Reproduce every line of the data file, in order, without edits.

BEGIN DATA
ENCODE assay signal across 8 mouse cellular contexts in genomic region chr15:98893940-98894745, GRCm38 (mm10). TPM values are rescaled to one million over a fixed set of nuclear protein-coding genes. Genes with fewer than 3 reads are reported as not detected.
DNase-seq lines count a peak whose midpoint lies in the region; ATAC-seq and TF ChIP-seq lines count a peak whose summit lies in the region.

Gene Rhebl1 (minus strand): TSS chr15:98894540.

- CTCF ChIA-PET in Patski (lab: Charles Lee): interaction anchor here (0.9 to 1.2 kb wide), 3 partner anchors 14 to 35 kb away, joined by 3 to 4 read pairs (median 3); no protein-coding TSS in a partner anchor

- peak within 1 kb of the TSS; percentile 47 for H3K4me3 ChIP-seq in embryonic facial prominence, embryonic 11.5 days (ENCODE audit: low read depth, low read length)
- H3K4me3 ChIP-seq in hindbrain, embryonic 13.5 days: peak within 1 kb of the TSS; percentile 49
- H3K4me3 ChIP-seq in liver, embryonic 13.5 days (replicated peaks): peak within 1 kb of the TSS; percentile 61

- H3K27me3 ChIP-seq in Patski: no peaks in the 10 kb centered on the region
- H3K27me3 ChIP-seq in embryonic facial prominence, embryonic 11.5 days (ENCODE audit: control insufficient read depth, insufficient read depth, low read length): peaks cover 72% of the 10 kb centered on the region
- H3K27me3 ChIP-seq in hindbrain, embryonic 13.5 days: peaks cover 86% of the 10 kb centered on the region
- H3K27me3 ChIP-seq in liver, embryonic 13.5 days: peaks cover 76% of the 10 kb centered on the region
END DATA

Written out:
ENCODE assay signal across 8 mouse cellular contexts in genomic region chr15:98893940-98894745, GRCm38 (mm10). TPM values are rescaled to one million over a fixed set of nuclear protein-coding genes. Genes with fewer than 3 reads are reported as not detected.
DNase-seq lines count a peak whose midpoint lies in the region; ATAC-seq and TF ChIP-seq lines count a peak whose summit lies in the region.

Gene Rhebl1 (minus strand): TSS chr15:98894540.

- CTCF ChIA-PET in Patski (lab: Charles Lee): interaction anchor here (0.9 to 1.2 kb wide), 3 partner anchors 14 to 35 kb away, joined by 3 to 4 read pairs (median 3); no protein-coding TSS in a partner anchor

- peak within 1 kb of the TSS; percentile 47 for H3K4me3 ChIP-seq in embryonic facial prominence, embryonic 11.5 days (ENCODE audit: low read depth, low read length)
- H3K4me3 ChIP-seq in hindbrain, embryonic 13.5 days: peak within 1 kb of the TSS; percentile 49
- H3K4me3 ChIP-seq in liver, embryonic 13.5 days (replicated peaks): peak within 1 kb of the TSS; percentile 61

- H3K27me3 ChIP-seq in Patski: no peaks in the 10 kb centered on the region
- H3K27me3 ChIP-seq in embryonic facial prominence, embryonic 11.5 days (ENCODE audit: control insufficient read depth, insufficient read depth, low read length): peaks cover 72% of the 10 kb centered on the region
- H3K27me3 ChIP-seq in hindbrain, embryonic 13.5 days: peaks cover 86% of the 10 kb centered on the region
- H3K27me3 ChIP-seq in liver, embryonic 13.5 days: peaks cover 76% of the 10 kb centered on the region